I love groves and orchards and trees and berry bushes.
I love forests.
I get it from my father who secretly wishes he lived in a box-like cabin in the middle of a forest. A rainy, autumn-like forest, suits him best. And you know, it all stems from our upbringing. If you have ever been to the Basque Country you will know the moody and saturated colors due to rain. Xirimiri, we call it. The non-stop light drizzle of rain and fog days on end. I always loved it and I miss it now. It is very obvious how much I miss that xirimiri. I certainly found it here.
A reader sent me a kind email a few days ago and in her words… “it’s very clear to me that you have a close relationship to nature and plants”, she said. It struck me that she was able to sense it from this blog. “I do, don’t I?”, I replied and then I smiled. And I know that you must think I live surrounded by a gigantic garden and tree-lined streets by looking at all the photos of produce I share here. Well, not quite. Certainly not groves and orchards or forests that I dream about. I have to travel to get my fix.
So at the beginning of the new year, we packed the car and drove three hours away to visit Uncle Matt’s – one of the very few organic citrus groves left in Florida. Remember when we visited last year?
It was a damp and cold winter day, just what I had been longing for. Those days are a rare treat in Florida and a nice contrast to the warmth and golden-toned light we are surrounded with all year-round. We packed our rain gear and headed north to Clermont for an afternoon with the McLeans.
Mr. McLean Sr (I think I can call him Benny now) and Matt welcomed us with open arms and took that Friday afternoon off to spend time with us and show us around the different groves. Matt’s wife Susan and their two little girls joined us as we picked different varieties from the trees. The children listened to Benny as he explained the proper way to pick the fruit without damaging the tree, what to look for and how to taste and smell it. They loved slurping the grapefruit juice from a tiny cavity that Benny carved in. They looked up to him with admiration. He is gentle, funny and passionate about his citrus. He exudes this air of Southern tradition and hospitality that is very engaging.
We sampled orange and red navels, grapefruits, honeybells, which weren’t quite ready yet, tangelos, and my favorite… the pommelos.
Have you ever tasted a pommelo? It looks like a very large grapefruit with thick skin. The flesh is very pale pink, but unlike the grapefruit, not too sour. In fact, I find that it is the perfect balance of sweet and sour. It can be quite difficult to find it at the markets around here so I was really excited to pick some once again. My mom was also blown away by their size, amount of juice and taste. We couldn’t stop eating them.
The children ran in the mud, indulged in citrus and hid behind the trees.
The perfect-lined rows of tangelo trees simply made my day.
Oh and the peach trees were already blooming, ready for ripe fruit in the Spring.
Aren’t they beautiful?
We returned home with bags and bags of all kind of citrus.
We enjoyed freshly-squeezed juice everyday and colorful salads with citrus. Like this roasted beet, fennel, pommelo and orange navel salad with a simple vinaigrette of pommelo juice, champagne vinegar and a little bit of pistachio oil. I don’t even have a recipe, just tossed it all together.
I made an orange and chocolate marble pound cake (not photographed here) with oat and almond flour. It was very delicious and I will share the recipe soon.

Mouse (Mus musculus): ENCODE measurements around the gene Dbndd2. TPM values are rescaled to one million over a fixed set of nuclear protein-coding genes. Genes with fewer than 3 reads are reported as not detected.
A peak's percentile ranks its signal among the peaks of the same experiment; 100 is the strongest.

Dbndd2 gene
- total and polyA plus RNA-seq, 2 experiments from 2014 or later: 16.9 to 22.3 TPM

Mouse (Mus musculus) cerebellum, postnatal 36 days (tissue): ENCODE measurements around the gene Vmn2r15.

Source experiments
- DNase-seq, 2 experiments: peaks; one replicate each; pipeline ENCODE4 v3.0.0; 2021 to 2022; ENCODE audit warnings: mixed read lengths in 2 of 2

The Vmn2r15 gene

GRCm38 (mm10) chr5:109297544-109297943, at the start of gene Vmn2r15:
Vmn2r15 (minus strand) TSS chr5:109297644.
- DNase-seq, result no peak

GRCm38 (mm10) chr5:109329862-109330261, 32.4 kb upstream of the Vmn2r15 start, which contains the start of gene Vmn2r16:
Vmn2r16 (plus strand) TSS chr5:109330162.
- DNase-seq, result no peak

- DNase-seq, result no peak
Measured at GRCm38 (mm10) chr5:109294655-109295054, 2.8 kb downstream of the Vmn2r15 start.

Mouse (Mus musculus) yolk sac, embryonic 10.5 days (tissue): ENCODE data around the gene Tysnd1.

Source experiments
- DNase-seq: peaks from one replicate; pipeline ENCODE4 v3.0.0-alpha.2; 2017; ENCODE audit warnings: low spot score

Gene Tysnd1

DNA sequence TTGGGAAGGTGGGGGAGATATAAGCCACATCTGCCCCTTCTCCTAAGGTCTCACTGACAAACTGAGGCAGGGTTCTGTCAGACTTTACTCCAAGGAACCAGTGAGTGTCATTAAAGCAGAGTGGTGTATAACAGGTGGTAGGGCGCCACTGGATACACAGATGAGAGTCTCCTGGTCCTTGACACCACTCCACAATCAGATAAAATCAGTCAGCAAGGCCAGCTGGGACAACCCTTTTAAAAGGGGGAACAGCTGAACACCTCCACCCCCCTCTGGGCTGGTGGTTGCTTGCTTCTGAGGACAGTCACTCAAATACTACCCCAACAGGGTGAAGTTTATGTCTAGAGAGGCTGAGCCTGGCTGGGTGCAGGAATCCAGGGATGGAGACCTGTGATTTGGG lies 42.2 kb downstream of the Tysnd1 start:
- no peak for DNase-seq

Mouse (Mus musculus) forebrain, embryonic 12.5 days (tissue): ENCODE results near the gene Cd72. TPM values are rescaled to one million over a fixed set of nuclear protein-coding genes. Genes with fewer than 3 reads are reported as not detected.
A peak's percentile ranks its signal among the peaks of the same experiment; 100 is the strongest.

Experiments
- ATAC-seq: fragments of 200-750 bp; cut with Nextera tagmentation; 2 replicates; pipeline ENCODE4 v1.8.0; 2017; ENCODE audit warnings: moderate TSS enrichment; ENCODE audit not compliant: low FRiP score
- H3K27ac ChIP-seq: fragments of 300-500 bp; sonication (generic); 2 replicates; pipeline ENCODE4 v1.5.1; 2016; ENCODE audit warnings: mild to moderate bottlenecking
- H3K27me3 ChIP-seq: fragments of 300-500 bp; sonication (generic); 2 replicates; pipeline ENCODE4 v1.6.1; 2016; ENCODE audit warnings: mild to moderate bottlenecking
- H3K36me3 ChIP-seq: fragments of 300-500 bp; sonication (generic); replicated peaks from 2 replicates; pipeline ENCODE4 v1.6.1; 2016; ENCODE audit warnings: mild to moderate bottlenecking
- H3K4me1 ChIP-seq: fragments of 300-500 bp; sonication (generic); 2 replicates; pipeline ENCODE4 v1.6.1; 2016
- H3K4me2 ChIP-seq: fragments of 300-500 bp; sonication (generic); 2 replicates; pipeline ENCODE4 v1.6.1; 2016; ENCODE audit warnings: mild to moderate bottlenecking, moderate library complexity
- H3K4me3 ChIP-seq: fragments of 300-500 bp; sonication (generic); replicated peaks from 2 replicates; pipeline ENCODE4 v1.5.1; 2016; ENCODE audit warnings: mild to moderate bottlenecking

And then, I adapted this raspberry, pommelo and corn cake from the latest issue of Elle à Table – a mixture between cornbread and cake. We loved it after lunch and for breakfast the next day. I hope you will try it.
Thank you the McLean family once again for inspiring us to live and eat more consciously.
We will be eternally grateful.
Pommelo, raspberry and corn cake
adapted from Jan 2013 issue of Elle à Table
makes a 9 by 4-inch loaf pan and a 6-inch cake pan
Note about the pans. This is a very airy cake batter and because there is no gluten, I try to bake it in small and narrow pans. If you are to bake it in a larger cake pan, make sure that you don’t pour all the batter in. I think 3-inch high is the tallest I would go or the cake might sink in the middle. This is a crumbly cake so don’t fret!
16 tablespoons (225 g) unsalted butter
1 cup (200 gg) natural cane sugar
2 tablespoons finely grated pommelo or grapefruit zest
1 teaspoon orange flower water (optional)
4 eggs, at room temperature
1/4 cup (60 ml) pommelo or grapefuit juice
1 1/2 cups (200 g) corn flour
1 cup (100 g) cornstarch
1 tablespoon baking powder
1 teaspoon ground chia seed
1/2 teaspoon fine sea salt
8 ounces (225 g) raspberries
Preheat oven to 350F (180C). Oil the inside of the loaf and cake pans. Line the bottom with parchment.
Melt the butter over medium heat and let it cool to room temperature.
Combine the sugar and pommelo zest in the bowl of a stand mixer. Rub them between your fingers to release the natural oils from the zest (this will make it very fragrant). Add the orange flower water and eggs and whip the mixture over high speed until pale and thick, about 5 minutes. Add the juice and mix.
In the meantime, whisk the corn flour, cornstarch, baking powder, chia and salt in a bowl. Fold the dry ingredients into the egg mixture trying not to deflate the mixture too much. Fold in the cooled butter until it becomes a homogenous batter. Divide the raspberries on the bottom of the pans and pour the batter on top.
Bake for about 30 to 40 minutes until a toothpick inserted in the center comes out clean. Let the cake cool in the pan for 20 minutes and then inverted onto a cooling rack.
For the glaze:
I simply mixed together 1 cup sifted powdered sugar, vanilla bean and a few teaspoons of pommelo juice until thick but pourable.